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Quality Engineering, 22:1320, 2010

Copyright # Taylor & Francis Group, LLC


ISSN: 0898-2112 print=1532-4222 online
DOI: 10.1080/08982110903344812

Improving the Hospital Discharge Process


with Six Sigma Methods
Theodore T. Allen1,
Shih-Hsien Tseng1, ABSTRACT This article describes the application of a five-phase Six Sigma
Kerry Swanson2, define, measure, analyze, improve, and control (DMAIC) approach to
Mary Ann McClay3 streamline patient discharge at a community hospital. Within the context
1
Industrial & Systems of the five phases, the team applied statistical process control (SPC) charting,
Engineering, The Ohio State
process mapping, Pareto charting, and cause-and-effect matrices to make
University, Columbus, Ohio
2 decisions. The findings suggested that focusing on physician preparation
President of St. Marys Janesville
Hospital, Janesville, Wisconsin for discharge order writing would have the greatest impact. A significant
3 reduction in the average discharge time from 3.3 to 2.8 h was realized
Process Excellence Black Belt,
Sagata Ltd., Columbus, Ohio (p 0.06) and missing chart data was reduced by 62%.

KEYWORDS cause and effect matrices, control charting, individuals charts,


lean sigma, moving range, pareto charts

INTRODUCTION
Six Sigma continues to be of interest in the corporate world. Case studies
to teach Six Sigma using hypothetical problems at universities are also impor-
tant (e.g., see Johnson et al. 2006; Rasis et al. 2002a, 2002b). Yet, real-world
case studies relevant to instruction are in surprisingly short supply (Allen
2010). In the field of health care, Six Sigma has been used to address numer-
ous problems including decreasing length of stay, reducing medication
errors, and improving the admissions process (Castle et al. 2005; Christianson
et al. 2005). In general, Six Sigma is credited with an ability to manage and
improve complicated processes. Even though patient discharge has been
identified as one such complicated process (Watts and Gardner 2005), a
review of the literature did not discover any hospital discharge projects utiliz-
ing the Six Sigma methodology. This article describes the application of Six
Sigma to improve a patient discharge process at a community hospital.
The Joint Commission for the Accreditation of Health Care Organizations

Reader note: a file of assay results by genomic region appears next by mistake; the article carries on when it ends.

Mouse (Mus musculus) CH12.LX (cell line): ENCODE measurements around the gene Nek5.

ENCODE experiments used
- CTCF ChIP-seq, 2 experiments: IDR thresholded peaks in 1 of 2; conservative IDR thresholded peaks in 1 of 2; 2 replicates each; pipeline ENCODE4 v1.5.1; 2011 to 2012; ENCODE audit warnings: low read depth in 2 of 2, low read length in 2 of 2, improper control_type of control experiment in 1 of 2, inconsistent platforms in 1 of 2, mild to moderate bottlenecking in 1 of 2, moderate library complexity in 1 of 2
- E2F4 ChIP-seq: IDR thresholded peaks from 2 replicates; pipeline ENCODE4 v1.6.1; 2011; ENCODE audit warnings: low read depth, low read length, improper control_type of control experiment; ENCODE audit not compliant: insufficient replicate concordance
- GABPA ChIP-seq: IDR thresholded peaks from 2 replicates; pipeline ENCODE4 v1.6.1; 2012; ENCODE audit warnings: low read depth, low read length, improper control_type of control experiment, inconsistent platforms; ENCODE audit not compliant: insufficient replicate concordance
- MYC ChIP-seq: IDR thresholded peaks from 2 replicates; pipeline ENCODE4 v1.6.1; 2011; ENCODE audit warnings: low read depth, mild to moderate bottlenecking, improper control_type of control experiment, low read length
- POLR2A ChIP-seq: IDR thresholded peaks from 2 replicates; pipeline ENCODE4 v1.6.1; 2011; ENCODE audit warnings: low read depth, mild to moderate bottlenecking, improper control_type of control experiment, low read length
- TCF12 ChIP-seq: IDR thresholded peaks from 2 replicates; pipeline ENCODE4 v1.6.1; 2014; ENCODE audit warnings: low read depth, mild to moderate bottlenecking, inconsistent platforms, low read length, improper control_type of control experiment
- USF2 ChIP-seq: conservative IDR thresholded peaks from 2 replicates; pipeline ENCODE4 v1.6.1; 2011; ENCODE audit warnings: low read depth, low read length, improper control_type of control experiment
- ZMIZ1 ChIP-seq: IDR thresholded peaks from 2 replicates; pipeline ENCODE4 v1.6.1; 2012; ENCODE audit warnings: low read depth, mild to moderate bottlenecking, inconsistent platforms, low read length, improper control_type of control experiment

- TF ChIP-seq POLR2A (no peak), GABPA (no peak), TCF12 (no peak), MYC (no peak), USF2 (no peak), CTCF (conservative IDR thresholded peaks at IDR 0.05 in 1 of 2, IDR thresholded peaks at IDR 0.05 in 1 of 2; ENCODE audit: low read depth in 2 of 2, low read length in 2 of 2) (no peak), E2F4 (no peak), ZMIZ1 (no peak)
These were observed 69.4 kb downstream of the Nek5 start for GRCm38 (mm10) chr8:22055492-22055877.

(JCAHO) requires hospitals to implement projects to improve their patient
discharge processes. Yet, the rules are ambiguous about how to implement
improvements. Several authors have studied the application of individual
Address correspondence to Theodore
quality methods for data-driven systems improvement in health care. These
T. Allen, Industrial & Systems methods have included failure mode and effects analysis (FMEA) and root
Engineering, The Ohio State cause analysis (Robinson et al. 2006). Other authors have argued that multi-
University, 1971 Neil Avenue, 210
Baker Systems, Columbus, OH 43210- method approaches are needed (Davies 2001). Six Sigma is one such
1271. E-mail: allen.515@osu.edu

13
multimethod approach. It also has been defined as a hospital mission, past complaints, and historical
data-driven method for process improvement (De patient satisfaction survey results. Another goal was
Mast 2007; Linderman et al. 2003). to reduce omissions in the medical record of patients
The setting of this discharge study was a 204-bed that might affect their quality of care.
hospital in Alliance, Ohio, that is similar in many ways At the beginning of the project, patient satisfaction
to the thousands of community hospitals across the surveys were suggested as the primary key output
United States. At the time of the project, the hospital variables (KOVs) or project Y. Based upon a power
was in a building such that critical care, medical- calculation conducted during the define phase, it was
surgical, and emergency room facilities roughly corre- judged that average rating on a five-level scale was
sponded to floors. The hospital had applied recom- insufficient because a larger sample size would be
mended practices for improving patient throughput required than was possible given the number of
with no significant improvements detected. patients affected by the project. Surrogate measures
For purposes of this project, we defined the dis- were selected, including the average time of dis-
charge process as all occurrences between the time charge (from when the physician writes the discharge
a physician writes a discharge order and the time order until the patient was escorted from the floor)
the associated bed is made available. At the time of and fraction of records with specific types of
this project, satisfaction surveys were not conducted omissions: therapy, medications, activity, referrals,
with all patients. Nevertheless, of the few complaints follow-up appointments, diet, and other types.